As the nation’s immigration debate takes center stage in Washington, D.C., the tension felt on college campuses across the nation is palpable. The destiny of the so-called DREAMERs hangs in the balance, with Deferred Action for Childhood Arrivals (DACA) students concerned about their future, in what for many, is the only country they have known.
More than 700 college and university presidents from public and private institutions across the U.S. have spoken out in support of upholding and continuing DACA. Additionally, hundreds of business leaders – including the CEOs of Amazon, Apple, Microsoft, Facebook, and Google – have also called on lawmakers to protect this vital group of the American workforce. And a recent CBS News poll, released earlier this month, shows 70 percent of Americans favor allowing the DREAMERs to stay in this country.
However, the support for DACA in the halls of Congress remains less clear. In fact, it often feels as though the DREAMERs are center stage as a negotiating point relative to broader immigration matters. Yet these students are contributing members of American society advancing our economy and quality of life, as research has proven them to be.
All races and ethnicities helped build this country and it is all races and ethnicities that sustain her still today. Our diversity is a large part of what makes us unique compared to other countries in the world; it is our strength, not our downfall. It is the ethos of E Pluribus Unum (out of many, one) that enriches American life and American institutions. Step onto most any college or university campus in this country and you are sure to see a convergence of these cultures on display. It is there where we can truly experience America’s rich diversity – a microcosm of the larger population – coexisting, thriving and celebrated. And it is a beautiful sight to behold.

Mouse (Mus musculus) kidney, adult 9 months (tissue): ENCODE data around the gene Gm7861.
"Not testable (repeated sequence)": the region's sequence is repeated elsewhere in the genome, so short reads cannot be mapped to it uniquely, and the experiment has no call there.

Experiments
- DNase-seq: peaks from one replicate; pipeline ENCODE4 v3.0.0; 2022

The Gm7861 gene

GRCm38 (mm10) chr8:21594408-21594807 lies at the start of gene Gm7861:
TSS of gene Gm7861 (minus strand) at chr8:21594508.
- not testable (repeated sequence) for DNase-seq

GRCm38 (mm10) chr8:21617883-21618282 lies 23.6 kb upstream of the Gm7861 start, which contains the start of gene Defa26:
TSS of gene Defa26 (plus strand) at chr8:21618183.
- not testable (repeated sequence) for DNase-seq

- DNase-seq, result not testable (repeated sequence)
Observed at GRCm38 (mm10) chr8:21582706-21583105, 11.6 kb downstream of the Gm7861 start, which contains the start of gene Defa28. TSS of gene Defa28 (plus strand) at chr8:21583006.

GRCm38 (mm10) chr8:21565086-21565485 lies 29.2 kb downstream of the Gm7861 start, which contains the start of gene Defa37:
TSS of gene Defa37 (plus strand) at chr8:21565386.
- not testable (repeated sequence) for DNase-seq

In higher education, our central mission is to serve the public by educating humanity. Lessons are gleaned, not only from the classroom, but also in the daily interactions a student has on campus. We instinctively fear the unknown; but higher education helps break down barriers, allowing the unknown to become known and familiar. Exposure to people from different cultures with different worldviews than your own can be powerful, and sometimes life-changing.
I believe everyone benefits from the inclusion of diverse populations into our culture; it enables us to reach a more pronounced understanding of life and the world in which we live. Conversation and civil debate are powerful tools and they are encouraged and utilized often on our nation’s diverse college campuses.
Indeed, we are a nation of laws, and while immigration reform is necessary, we are also a nation that espouses the words engraved on a plaque at the pedestal of the Statue of Liberty, “Give me your tired, your poor, Your huddled masses yearning to breathe free, The wretched refuse of your teeming shore.” Americans are an empathetic people and I implore the humanity of Congress: don’t end the American Dream for the DREAMERs.